Jesse Engelbrecht is a former top 50 squash player and claims that his mental side of the sport held him back from fulfilling his huge potential.
Since retiring he has made it his mission to help others overcome the hurdles he faced and has built an app called SportMind, that he describes as a ‘coach in your pocket’ for people to help take on challenges in sport, work, and day-to-day life.
SportMind is described as ‘the gym of the mind’ and is a toolkit to help people flourish in their respective lives. The app has three different components, with over 400 lessons in total, catering itself to the needs of its users.
There is an open world element that has blogs, audio clips and videos. For users that like to do things in a more sequential order there is a training syllabus where you can work your way through lots of different material, and the third component of the app involves daily insights that are there to build up good habits.
In 2023, there is a greater focus than ever on mental health which is something that SportMind focusses on, including having a variety of different sports stars talking about how their mind has affected their life.
The SportMind inventor was keen to express how inciteful these podcasts are, “A lot of people see these good athletes and think they have got it all together, but a lot of them open up about the struggles they have been through.”
Engelbrecht was a top squash junior destined for great things when he turned professional, and although he won 14 international titles felt as though he underachieved.
Building the mental side in squash
“As a junior I got to the quarterfinals of the British Junior open and this is supposed to mean you are destined to become top 10 in the world, because I was top 10 for my age group. So, I did really well as a junior and I wasn’t able to convert that to the seniors,” said the former South African No.1.
He continued, “I did okay, got to the top 50 in the world so it was not bad, but the thought was to get to top 10 and ideally World No.1. I beat quite a few top 10 players, but in the same week I’d beat a top 10 I would lose to someone around 400 in the world.”
“And it wasn’t really anything to do with my skill, or my hands, it was all the mental side. My bandwidth was either up here or down there, I never really had a solid bandwidth.”
Following retirement Engelbrecht became a squash coach, but also took up a master’s degree in sports psychology, specialising in mental toughness in a sports environment.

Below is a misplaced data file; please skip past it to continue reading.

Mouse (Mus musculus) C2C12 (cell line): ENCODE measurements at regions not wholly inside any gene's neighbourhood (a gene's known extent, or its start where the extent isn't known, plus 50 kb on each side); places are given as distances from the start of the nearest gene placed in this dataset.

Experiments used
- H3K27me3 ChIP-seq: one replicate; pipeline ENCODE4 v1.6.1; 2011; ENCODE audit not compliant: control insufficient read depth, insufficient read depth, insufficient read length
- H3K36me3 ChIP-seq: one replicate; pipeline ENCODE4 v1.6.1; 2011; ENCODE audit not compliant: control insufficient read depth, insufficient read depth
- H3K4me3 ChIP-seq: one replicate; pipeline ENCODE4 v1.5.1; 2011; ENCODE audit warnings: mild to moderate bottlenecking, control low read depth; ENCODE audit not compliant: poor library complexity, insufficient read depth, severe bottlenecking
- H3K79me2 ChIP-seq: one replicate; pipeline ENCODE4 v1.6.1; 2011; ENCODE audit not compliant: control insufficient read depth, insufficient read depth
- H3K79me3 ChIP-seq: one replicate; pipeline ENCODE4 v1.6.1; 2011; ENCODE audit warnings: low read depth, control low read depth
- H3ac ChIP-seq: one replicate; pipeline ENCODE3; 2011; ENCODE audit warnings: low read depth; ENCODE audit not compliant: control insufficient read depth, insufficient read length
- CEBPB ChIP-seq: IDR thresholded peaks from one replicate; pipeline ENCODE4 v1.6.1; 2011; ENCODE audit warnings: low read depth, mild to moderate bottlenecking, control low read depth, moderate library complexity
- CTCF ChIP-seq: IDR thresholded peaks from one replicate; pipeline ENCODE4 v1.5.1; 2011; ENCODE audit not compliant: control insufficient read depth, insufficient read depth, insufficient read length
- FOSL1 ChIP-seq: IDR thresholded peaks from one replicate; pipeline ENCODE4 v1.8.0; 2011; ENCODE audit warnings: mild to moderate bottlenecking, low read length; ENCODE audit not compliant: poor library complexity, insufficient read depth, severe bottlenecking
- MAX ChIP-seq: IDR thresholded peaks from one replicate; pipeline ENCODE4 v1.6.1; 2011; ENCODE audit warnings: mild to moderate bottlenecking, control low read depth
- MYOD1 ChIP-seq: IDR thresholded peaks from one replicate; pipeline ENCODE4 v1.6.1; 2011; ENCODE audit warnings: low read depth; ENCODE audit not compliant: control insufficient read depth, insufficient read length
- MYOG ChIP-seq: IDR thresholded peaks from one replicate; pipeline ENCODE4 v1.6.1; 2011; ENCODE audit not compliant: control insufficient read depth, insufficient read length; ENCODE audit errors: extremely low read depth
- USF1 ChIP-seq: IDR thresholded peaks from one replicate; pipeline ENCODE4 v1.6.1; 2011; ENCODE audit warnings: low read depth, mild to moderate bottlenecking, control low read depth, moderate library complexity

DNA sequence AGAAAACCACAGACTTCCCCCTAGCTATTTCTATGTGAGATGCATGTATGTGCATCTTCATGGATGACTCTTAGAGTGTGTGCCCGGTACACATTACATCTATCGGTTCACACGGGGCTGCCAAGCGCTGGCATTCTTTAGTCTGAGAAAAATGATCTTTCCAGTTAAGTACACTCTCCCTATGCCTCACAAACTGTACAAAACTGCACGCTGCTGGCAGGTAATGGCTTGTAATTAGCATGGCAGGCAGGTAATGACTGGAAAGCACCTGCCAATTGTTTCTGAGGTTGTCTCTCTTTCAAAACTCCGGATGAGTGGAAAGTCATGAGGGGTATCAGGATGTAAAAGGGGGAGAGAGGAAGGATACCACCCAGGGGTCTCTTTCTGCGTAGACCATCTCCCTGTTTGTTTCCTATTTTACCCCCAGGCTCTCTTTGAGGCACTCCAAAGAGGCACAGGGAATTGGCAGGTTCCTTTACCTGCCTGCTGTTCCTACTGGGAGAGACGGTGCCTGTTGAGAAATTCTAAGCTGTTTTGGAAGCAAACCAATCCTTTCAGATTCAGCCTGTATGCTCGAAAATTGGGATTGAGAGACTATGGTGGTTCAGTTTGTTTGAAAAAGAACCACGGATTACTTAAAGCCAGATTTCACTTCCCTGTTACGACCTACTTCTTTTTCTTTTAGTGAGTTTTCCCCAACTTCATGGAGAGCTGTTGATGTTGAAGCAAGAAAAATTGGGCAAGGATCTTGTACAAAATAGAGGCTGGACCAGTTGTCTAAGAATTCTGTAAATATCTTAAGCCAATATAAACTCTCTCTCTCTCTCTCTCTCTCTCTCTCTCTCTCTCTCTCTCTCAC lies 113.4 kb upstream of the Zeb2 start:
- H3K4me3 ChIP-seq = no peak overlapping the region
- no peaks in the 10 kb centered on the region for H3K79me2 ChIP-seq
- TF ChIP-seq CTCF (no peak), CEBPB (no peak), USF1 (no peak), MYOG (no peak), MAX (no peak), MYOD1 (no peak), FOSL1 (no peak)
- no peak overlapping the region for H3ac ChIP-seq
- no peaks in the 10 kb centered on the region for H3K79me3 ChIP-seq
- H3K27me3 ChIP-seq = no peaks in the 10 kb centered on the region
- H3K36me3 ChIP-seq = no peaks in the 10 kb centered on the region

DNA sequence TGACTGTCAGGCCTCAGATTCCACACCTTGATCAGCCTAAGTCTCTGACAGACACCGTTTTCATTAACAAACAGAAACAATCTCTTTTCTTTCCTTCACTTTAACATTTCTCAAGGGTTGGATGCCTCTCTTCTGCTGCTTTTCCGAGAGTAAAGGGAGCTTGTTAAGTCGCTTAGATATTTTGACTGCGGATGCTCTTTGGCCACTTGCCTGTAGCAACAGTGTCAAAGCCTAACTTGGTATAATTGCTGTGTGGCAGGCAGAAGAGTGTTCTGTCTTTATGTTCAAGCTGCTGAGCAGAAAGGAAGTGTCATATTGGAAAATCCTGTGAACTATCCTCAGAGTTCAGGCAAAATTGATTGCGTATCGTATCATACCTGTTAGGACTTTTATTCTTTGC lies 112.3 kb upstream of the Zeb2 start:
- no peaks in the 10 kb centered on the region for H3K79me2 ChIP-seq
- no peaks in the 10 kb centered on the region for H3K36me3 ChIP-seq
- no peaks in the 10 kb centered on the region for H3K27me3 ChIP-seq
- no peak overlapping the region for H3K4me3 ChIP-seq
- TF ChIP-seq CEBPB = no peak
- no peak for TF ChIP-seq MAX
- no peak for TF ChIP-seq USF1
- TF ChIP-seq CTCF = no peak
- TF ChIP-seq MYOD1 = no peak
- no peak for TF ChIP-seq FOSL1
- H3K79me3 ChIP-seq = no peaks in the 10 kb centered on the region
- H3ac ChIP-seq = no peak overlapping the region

During the Covid-19 pandemic the players he was coaching were unable to play squash, so he told them to focus on the one thing they could, their mind.
The app Squashmind developed from this with a focus on visualisation, mindfulness and meditation. Squashmind has since broadened out into SportMind, but the fundamental principals have remained the same.
The app has numerous experts on there with helpful tools, and each expert has two lessons free of charge. To access the entire programme, it is £9 a month or £90 a year.
SportMind has a three-year partnership in place with HEAD squash. Because of this partnership, if you buy a HEAD squash racket you can get three months of SportMind for free.
Engelbrecht wants to keep expanding on these partnerships to reach as wide an audience as possible, “My main goal is for national governing bodies to get behind it, different mental health foundations to get behind it to show the value of having a coach in your pocket.”
He added, “As well as having all these lessons codified, ranging from loads of different books, podcasts, lessons from experts, basically just making it more accessible to more people. Just to kind of show people that there is something out there that can help them pre-tournament, during the tournament, during life struggles, exams, and other examples. I want people to know it as the go to thing to help you with your mind.”
You can get the app on the App Store or Google Play Store by searching for SportMind Health. You can also check out the SportMind website and free Training Syllabus at www.SportMind.io
Finally, to go even deeper with mental tools and insights into the mind check out and follow the SportMind podcast series